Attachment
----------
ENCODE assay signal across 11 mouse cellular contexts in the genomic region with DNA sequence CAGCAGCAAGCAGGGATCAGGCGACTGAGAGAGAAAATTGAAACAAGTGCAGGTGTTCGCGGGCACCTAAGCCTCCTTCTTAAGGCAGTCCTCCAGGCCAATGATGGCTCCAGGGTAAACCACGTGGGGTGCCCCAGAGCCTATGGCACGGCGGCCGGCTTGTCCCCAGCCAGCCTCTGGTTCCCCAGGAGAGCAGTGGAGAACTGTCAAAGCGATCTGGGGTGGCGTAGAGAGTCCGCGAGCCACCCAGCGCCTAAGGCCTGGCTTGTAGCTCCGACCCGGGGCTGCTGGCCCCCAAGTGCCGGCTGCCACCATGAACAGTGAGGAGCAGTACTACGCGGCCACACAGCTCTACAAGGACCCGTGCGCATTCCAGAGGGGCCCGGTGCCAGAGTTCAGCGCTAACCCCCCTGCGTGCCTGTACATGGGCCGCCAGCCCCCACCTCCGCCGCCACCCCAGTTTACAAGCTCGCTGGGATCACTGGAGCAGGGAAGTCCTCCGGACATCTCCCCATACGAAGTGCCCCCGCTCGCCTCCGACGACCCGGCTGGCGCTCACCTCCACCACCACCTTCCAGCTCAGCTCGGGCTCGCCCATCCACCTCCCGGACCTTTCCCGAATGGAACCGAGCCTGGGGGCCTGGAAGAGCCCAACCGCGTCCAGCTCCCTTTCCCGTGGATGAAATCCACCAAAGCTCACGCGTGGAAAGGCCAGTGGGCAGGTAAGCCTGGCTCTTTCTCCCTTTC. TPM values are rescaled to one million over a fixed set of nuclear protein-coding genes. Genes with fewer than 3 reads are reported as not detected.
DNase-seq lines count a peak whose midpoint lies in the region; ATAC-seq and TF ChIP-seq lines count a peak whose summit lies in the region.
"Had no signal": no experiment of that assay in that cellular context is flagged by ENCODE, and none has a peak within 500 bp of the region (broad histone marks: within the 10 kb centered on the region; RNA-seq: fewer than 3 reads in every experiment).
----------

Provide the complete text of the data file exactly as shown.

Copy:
ENCODE assay signal across 11 mouse cellular contexts in the genomic region with DNA sequence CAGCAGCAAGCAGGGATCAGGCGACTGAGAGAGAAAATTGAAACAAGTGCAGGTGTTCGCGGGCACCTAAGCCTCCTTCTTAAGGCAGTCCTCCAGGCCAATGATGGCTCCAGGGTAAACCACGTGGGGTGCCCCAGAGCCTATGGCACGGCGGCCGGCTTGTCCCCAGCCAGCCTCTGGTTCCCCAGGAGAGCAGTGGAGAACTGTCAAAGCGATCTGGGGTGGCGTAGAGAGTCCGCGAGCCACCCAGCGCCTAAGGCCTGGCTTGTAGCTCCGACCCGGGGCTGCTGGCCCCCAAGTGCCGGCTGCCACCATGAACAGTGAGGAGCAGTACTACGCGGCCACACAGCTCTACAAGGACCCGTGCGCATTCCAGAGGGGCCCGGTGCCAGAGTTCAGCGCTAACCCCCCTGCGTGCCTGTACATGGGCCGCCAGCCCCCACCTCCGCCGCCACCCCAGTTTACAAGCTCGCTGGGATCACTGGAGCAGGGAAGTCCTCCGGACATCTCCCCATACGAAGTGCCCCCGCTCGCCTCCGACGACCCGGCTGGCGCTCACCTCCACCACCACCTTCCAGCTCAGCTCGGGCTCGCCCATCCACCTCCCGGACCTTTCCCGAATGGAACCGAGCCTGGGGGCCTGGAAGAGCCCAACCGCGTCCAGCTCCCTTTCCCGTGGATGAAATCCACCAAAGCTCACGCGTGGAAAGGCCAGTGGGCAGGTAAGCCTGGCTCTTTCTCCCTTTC. TPM values are rescaled to one million over a fixed set of nuclear protein-coding genes. Genes with fewer than 3 reads are reported as not detected.
DNase-seq lines count a peak whose midpoint lies in the region; ATAC-seq and TF ChIP-seq lines count a peak whose summit lies in the region.
"Had no signal": no experiment of that assay in that cellular context is flagged by ENCODE, and none has a peak within 500 bp of the region (broad histone marks: within the 10 kb centered on the region; RNA-seq: fewer than 3 reads in every experiment).